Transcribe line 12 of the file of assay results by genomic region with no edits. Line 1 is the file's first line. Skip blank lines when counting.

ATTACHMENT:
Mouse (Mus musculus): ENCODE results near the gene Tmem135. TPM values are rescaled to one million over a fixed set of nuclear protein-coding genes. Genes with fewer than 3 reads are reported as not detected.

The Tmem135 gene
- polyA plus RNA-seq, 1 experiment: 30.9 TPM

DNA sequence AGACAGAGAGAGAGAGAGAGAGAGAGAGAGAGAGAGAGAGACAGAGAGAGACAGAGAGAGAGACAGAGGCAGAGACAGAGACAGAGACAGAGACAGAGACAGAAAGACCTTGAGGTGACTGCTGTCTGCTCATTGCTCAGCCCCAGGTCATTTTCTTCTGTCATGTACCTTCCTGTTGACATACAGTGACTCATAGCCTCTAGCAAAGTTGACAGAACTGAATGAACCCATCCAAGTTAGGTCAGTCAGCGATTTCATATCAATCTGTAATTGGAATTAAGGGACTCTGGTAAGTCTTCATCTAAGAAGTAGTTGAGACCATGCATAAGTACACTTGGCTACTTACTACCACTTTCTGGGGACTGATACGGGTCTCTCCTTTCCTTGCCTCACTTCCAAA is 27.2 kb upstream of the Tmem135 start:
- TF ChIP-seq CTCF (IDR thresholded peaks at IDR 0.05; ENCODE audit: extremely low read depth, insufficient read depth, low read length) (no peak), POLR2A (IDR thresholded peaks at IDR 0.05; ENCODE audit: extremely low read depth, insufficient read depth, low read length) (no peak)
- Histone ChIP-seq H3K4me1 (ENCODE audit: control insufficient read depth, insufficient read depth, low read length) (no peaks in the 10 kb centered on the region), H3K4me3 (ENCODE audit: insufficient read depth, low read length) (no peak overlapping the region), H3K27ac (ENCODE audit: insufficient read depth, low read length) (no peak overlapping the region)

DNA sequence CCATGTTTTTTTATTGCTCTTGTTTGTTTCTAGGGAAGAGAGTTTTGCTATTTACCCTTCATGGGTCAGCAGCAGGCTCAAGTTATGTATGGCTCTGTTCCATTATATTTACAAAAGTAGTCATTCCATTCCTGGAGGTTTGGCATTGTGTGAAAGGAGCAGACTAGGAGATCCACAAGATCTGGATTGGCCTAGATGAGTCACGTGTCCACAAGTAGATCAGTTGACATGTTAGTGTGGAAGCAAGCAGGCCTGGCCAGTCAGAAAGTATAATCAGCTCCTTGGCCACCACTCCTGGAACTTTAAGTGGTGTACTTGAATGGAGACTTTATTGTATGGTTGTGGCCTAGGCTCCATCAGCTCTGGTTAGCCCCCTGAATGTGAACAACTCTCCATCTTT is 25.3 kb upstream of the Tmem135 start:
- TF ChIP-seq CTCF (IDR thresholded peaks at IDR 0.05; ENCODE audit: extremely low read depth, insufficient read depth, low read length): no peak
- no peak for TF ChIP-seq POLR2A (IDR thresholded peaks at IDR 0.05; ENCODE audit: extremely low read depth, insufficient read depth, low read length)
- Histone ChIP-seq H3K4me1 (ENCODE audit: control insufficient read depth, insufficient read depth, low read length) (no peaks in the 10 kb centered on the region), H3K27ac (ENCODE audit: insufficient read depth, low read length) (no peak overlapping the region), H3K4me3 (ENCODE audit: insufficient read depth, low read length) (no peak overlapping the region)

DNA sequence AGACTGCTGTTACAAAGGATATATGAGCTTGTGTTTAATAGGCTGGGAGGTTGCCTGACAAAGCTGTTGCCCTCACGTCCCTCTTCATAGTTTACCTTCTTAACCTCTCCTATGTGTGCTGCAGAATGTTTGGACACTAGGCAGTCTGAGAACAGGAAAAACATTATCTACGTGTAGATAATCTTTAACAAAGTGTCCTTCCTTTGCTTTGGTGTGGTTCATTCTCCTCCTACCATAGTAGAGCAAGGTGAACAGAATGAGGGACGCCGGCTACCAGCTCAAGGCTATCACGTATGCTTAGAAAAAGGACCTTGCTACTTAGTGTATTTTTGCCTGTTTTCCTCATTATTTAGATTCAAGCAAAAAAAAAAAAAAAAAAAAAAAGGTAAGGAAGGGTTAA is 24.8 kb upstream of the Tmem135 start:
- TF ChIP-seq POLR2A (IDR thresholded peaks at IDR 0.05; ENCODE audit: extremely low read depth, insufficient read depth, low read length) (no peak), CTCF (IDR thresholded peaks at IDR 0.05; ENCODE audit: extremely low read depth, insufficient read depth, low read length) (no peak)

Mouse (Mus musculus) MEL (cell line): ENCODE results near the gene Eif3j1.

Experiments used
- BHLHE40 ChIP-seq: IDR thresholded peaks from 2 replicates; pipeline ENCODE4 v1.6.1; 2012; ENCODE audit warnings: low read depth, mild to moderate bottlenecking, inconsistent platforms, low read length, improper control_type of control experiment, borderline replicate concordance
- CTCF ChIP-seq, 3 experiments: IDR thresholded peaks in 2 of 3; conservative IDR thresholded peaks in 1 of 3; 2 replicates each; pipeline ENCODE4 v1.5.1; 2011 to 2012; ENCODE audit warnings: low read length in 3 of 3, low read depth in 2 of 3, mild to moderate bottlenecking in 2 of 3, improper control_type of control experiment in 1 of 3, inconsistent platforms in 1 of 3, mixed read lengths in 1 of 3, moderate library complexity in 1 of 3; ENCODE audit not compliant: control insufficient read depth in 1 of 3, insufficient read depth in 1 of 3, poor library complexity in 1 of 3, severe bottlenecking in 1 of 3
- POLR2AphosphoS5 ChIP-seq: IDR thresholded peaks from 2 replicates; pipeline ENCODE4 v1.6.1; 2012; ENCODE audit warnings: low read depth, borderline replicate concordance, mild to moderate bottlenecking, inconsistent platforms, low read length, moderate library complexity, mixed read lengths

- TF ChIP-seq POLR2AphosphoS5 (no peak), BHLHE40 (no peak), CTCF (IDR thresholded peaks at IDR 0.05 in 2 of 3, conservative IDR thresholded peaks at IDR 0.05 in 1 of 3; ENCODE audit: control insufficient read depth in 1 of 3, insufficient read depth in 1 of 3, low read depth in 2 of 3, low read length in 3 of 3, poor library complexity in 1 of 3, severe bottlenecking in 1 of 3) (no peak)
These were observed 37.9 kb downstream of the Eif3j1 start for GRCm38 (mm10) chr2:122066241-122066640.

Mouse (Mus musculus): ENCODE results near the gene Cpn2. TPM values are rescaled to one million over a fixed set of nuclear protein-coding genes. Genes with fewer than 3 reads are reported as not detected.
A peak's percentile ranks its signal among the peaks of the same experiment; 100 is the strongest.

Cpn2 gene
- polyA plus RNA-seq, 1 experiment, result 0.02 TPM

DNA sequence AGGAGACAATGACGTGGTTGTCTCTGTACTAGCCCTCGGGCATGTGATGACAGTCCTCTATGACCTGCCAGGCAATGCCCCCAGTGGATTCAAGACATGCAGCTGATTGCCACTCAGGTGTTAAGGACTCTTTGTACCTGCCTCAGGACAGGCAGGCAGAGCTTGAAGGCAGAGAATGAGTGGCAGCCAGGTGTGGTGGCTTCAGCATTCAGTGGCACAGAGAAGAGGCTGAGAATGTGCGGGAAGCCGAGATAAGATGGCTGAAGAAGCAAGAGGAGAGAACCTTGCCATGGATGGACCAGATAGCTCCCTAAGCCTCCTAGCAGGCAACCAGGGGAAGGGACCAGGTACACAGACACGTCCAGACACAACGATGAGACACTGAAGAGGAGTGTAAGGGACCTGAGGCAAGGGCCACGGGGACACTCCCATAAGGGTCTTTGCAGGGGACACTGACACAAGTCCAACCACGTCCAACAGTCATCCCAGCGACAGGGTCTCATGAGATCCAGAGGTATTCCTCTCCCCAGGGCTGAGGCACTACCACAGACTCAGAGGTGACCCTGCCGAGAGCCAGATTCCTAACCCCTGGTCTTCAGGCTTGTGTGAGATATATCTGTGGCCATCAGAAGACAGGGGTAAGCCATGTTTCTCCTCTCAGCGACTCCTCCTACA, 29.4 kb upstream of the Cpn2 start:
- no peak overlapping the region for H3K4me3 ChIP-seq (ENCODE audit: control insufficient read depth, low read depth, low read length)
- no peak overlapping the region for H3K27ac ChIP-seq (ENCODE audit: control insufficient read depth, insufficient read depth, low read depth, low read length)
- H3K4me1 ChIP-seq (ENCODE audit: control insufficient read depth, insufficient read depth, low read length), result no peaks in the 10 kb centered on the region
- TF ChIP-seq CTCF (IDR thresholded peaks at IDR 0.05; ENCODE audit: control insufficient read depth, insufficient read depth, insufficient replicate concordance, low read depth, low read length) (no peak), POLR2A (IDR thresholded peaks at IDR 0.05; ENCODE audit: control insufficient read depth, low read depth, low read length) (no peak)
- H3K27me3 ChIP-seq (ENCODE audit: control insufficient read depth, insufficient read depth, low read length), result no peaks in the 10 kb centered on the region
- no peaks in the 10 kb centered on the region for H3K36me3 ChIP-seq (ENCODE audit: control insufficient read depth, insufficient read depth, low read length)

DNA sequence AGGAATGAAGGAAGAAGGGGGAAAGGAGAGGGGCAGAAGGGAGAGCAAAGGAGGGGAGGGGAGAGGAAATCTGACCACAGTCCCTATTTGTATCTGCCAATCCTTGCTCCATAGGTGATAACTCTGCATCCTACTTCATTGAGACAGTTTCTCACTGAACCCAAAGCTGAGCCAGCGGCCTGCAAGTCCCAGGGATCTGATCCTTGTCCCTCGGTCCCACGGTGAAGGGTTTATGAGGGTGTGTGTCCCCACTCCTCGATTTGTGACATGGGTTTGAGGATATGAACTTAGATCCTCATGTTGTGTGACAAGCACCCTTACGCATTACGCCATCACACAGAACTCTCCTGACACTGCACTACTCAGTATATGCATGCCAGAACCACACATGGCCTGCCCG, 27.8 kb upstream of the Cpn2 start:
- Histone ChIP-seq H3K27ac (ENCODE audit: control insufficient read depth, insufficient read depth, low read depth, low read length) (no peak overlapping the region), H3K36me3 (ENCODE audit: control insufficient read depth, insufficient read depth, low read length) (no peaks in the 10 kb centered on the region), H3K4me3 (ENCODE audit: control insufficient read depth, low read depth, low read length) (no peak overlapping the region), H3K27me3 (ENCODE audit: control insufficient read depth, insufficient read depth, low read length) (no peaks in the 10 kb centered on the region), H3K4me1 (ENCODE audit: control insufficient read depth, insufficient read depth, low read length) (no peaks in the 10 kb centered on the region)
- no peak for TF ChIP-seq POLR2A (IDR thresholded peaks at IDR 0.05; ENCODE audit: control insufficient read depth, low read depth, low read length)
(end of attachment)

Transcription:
- TF ChIP-seq POLR2A (IDR thresholded peaks at IDR 0.05; ENCODE audit: extremely low read depth, insufficient read depth, low read length) (no peak), CTCF (IDR thresholded peaks at IDR 0.05; ENCODE audit: extremely low read depth, insufficient read depth, low read length) (no peak)